There are around 800 open vacancies in Malta’s iGaming sector in a rolling three-month period, according to GamingMalta CEO Ivan Filletti, who described the figure as “no joke”.
Speaking, at Malta’s first national Techxpo, Mr Filletti underlined the challenge of sourcing the right human resources in a world where technology is progressing rapidly and new tools like artificial intelligence (AI) are quickly making their mark, admitting that ‘talent’ is “the big word that keeps me awake at night”.
The comments come in a context where finding the right person for the job is increasingly being noted as a major challenge for businesses across practically all economic sectors, iGaming included.
While many companies have thus far been able to attract plenty of talent from overseas, rising rents and a general increase in the cost of living are having an effect on Malta’s attractiveness.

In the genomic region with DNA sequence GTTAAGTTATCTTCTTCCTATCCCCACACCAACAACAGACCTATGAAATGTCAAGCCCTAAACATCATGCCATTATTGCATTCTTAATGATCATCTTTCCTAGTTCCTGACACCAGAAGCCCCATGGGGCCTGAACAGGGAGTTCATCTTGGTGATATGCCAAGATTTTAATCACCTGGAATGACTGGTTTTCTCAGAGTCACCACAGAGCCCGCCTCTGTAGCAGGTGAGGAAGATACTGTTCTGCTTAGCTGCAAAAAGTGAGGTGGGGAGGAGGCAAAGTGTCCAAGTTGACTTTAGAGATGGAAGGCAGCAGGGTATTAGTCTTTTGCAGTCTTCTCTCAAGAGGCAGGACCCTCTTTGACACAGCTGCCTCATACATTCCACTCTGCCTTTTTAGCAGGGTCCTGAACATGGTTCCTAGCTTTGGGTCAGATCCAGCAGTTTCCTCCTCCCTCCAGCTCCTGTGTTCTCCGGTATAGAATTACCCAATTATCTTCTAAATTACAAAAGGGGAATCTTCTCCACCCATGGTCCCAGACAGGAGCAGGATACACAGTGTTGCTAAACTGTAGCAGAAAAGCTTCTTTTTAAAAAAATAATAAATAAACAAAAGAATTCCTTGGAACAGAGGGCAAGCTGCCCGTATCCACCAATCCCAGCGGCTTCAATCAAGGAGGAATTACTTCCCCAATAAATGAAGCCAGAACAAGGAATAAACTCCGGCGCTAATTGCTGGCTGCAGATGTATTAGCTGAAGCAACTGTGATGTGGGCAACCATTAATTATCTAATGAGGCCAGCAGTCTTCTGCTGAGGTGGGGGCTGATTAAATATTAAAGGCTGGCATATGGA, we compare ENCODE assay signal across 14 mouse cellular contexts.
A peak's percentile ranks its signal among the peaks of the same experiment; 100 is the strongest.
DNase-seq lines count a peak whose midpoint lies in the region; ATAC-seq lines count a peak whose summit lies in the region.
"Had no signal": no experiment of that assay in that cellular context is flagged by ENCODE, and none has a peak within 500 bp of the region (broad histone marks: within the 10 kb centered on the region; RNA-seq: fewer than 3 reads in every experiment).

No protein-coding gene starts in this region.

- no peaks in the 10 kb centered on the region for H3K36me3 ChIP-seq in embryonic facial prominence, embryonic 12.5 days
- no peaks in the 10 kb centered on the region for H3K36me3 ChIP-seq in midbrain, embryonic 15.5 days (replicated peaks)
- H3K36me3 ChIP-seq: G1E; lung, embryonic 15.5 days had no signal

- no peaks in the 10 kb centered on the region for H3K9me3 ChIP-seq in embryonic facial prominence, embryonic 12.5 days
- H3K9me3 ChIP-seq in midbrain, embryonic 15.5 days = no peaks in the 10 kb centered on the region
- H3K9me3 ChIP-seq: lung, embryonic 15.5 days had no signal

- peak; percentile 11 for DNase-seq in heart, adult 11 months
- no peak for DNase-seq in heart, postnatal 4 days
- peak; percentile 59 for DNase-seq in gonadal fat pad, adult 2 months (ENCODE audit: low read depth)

Highlighting the importance of iGaming to the Maltese economy, Mr Filletti pointed out that it employs some 14,000 people and generates round 10 to 12 per cent of the country’s GDP.
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Malta received heavy criticism when it introduced Bill 55, protecting locally licensed companies from foreign legal action for activities covered by their MGA licence. Here, we explore the arguments in favour of Bill 55 from the Malta-based iGaming ecosystem